California Is Spending Millions To Advertise ACA To Latinos, But Will It Work?

Oct 29, 2017
Originally published on October 29, 2017 11:57 pm
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MICHEL MARTIN, HOST:

As we just heard, there will be less time in most states to sign up for health care insurance on the exchanges. There will also be less advertising to let people know about open enrollment on the exchanges. That's because the Trump administration slashed the $100 million budget that paid for outreach about the Affordable Care Act by 90 percent. California is trying to make up for those cuts by advertising heavily with its own money with a focus on reaching Latino consumers. But as KQED's April Dembosky reports, that message can be a tough sell.

APRIL DEMBOSKY, BYLINE: The way human brains are wired, it just doesn't make sense to us to buy something now that we may not need for years into the future.

CHRISTOPHER GRAVES: Health insurance has to be the toughest thing on Earth to sell.

DEMBOSKY: Christopher Graves runs the behavioral science center at the Ogilvy advertising agency.

GRAVES: Especially if you're trying to sell it to somebody who's young, healthy and has not had some catastrophe health-wise.

DEMBOSKY: That would be most Latinos in California, and that's why they're a primary target of the state's marketing and outreach strategy.

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UNIDENTIFIED MAN: (Speaking Spanish).

DEMBOSKY: Latinos represent 38 percent of the marketplace's potential customer base but 30 percent of people who actually enroll. The more healthy Latinos sign up for insurance, the more their premiums help balance the costs of older, sicker Californians.

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UNIDENTIFIED MAN: (Speaking Spanish).

DEMBOSKY: But the Trump administration has made the already difficult task of selling a product people don't want to think about even harder.

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PRESIDENT DONALD TRUMP: It's over for Obamacare.

Obamacare is exploding.

Let Obamacare implode.

DEMBOSKY: California plans to invest $111 million to counteract the negative press from the feds, and it'll spend 30 percent of its media buy on Spanish-language ads. But in terms of the creative message, California is on the defensive.

LIZELDA LOPEZ: Even if they're hearing, well, you know, the Affordable Care Act is going away, we're saying, no, no, not yet. Not yet. We're still here.

DEMBOSKY: Lizelda Lopez helps direct Latino outreach at Covered California, the state marketplace.

LOPEZ: We are open for business.

DEMBOSKY: And that's this year's mantra.

LOPEZ: We. are here. We're still here. We are still here.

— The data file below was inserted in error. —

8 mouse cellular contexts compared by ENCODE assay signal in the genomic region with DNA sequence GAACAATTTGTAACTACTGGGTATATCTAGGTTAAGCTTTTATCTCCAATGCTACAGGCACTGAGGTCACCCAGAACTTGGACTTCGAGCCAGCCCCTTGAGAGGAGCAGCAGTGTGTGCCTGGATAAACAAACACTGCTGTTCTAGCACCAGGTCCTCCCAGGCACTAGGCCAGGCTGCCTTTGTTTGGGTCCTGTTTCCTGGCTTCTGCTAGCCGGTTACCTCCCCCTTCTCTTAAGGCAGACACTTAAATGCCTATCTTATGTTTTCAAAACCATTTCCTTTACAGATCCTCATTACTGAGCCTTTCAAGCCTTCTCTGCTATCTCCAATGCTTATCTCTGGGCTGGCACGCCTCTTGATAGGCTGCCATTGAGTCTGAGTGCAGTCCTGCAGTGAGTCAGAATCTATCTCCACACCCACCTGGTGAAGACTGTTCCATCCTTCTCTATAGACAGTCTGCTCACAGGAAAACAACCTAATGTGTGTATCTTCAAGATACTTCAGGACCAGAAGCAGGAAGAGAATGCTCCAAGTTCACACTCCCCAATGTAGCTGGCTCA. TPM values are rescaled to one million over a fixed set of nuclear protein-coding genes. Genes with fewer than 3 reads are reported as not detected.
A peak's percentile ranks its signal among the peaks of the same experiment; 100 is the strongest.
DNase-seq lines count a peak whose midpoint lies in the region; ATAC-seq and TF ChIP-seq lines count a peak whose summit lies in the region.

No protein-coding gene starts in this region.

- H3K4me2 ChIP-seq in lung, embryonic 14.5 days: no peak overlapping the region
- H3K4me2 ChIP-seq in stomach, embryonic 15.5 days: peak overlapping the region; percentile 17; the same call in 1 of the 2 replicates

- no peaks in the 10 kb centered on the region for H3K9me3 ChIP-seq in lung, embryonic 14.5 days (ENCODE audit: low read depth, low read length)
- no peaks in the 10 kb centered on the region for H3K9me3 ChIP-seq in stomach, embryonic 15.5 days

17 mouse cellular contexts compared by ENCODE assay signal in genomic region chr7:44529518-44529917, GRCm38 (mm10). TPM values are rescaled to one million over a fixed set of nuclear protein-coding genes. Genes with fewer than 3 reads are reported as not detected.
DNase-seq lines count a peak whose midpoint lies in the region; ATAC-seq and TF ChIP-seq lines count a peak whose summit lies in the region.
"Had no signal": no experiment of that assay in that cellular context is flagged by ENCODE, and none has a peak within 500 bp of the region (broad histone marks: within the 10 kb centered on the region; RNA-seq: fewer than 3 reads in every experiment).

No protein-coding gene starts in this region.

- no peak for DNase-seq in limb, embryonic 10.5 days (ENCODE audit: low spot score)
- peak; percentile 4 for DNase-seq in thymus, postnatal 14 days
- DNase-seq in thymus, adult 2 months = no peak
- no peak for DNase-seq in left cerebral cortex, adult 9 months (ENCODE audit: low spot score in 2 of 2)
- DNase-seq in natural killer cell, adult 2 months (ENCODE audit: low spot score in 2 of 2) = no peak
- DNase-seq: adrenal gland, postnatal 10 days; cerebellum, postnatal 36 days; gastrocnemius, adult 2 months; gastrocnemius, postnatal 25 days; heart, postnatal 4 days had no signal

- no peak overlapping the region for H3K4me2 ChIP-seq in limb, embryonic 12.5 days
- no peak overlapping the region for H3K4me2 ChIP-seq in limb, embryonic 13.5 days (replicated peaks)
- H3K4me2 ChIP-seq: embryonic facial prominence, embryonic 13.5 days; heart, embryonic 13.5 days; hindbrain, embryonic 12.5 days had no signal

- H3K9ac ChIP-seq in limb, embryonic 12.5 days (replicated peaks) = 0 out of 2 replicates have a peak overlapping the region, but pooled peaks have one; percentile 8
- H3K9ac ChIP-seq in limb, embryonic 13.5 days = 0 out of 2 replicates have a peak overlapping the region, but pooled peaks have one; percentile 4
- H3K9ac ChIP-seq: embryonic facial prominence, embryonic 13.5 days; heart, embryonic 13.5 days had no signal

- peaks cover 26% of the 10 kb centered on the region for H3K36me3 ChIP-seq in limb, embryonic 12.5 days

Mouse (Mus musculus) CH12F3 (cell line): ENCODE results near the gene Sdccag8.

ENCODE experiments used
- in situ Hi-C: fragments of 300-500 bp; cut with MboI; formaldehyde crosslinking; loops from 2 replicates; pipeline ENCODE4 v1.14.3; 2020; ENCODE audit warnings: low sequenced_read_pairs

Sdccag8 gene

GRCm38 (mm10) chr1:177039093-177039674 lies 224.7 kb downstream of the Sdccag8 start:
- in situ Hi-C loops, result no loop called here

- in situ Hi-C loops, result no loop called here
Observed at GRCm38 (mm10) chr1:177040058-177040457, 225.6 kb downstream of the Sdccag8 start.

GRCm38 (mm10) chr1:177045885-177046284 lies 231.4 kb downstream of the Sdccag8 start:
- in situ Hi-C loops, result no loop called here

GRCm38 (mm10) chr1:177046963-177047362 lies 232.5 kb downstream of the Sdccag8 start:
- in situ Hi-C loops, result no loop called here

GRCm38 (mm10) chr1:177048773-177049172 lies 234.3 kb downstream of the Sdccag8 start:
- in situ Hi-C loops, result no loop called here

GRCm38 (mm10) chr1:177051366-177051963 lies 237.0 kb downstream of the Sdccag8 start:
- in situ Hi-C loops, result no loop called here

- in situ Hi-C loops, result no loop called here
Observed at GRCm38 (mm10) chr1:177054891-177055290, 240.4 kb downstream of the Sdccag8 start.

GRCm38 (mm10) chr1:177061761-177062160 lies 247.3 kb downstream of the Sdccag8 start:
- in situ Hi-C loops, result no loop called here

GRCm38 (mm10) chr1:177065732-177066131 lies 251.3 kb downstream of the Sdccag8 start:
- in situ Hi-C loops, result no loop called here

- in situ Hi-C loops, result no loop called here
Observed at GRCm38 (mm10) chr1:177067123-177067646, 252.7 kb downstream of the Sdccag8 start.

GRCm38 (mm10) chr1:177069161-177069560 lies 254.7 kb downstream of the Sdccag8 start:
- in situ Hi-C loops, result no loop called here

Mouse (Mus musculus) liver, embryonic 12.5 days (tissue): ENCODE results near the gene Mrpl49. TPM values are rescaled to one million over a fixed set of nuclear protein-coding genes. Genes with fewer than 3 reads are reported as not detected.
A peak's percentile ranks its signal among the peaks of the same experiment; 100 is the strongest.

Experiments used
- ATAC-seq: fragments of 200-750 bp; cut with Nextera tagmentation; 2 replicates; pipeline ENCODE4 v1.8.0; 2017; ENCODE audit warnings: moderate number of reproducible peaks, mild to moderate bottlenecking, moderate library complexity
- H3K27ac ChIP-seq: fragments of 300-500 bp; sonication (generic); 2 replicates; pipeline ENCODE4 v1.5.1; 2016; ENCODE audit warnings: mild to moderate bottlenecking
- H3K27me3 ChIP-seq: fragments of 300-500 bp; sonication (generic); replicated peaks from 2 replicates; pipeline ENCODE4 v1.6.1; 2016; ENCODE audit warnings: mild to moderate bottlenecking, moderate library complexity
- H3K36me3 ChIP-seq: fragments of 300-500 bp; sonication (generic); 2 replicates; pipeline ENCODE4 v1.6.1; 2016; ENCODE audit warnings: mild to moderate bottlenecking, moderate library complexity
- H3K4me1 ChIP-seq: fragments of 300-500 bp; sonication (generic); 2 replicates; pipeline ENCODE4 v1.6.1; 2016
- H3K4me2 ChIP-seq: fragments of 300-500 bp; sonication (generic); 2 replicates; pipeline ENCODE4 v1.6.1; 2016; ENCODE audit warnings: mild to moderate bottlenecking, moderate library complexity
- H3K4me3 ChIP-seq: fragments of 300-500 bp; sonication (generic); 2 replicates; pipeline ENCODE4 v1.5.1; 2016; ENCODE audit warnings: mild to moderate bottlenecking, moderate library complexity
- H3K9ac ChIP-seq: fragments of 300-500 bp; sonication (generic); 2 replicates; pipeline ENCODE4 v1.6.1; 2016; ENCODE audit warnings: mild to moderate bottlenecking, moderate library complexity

DEMBOSKY: But market researcher Carlos Santiago says the message could be too simple.

CARLOS SANTIAGO: To convince someone that was uninsured to get it for the first time - obviously, that message is not going to work, especially not this year.

DEMBOSKY: Plus, the belief that illness won't happen to you, Santiago says this is especially entrenched in Latino culture.

SANTIAGO: Latinos are extremely, extremely positive and overly optimistic.

DEMBOSKY: That's one reason he says Latinos have higher rates of going uninsured.

SANTIAGO: We don't need to worry so much about today. Things will be OK. And, obviously, when it comes to insurance, that's not exactly what it's all about.

DEMBOSKY: On that front, Covered California has some more dramatic ads with ambulances and overturned skateboards. It also plans to push a series of videos on social media aimed at Latino women.

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UNIDENTIFIED WOMAN: (Speaking Spanish).

DEMBOSKY: In this one, a young woman shows pictures from her wedding day as she talks about suddenly finding out she needed a heart transplant. Without her health plan from Covered California, the surgery would have cost $1.5 million.

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UNIDENTIFIED WOMAN: (Speaking Spanish).

DEMBOSKY: Carlos Santiago says the personal story of someone other Latinos can relate to is good. But he and Ogilvy's Christopher Graves say if the message is too scary, it could backfire.

GRAVES: People stopped taking action. They basically become paralyzed by how overwhelming it is.

DEMBOSKY: This year, more than ever, finding the perfect balance will be critical. For NPR News, I'm April Dembosky.

MARTIN: This story is part of a reporting partnership with NPR, KQED and Kaiser Health News. Transcript provided by NPR, Copyright NPR.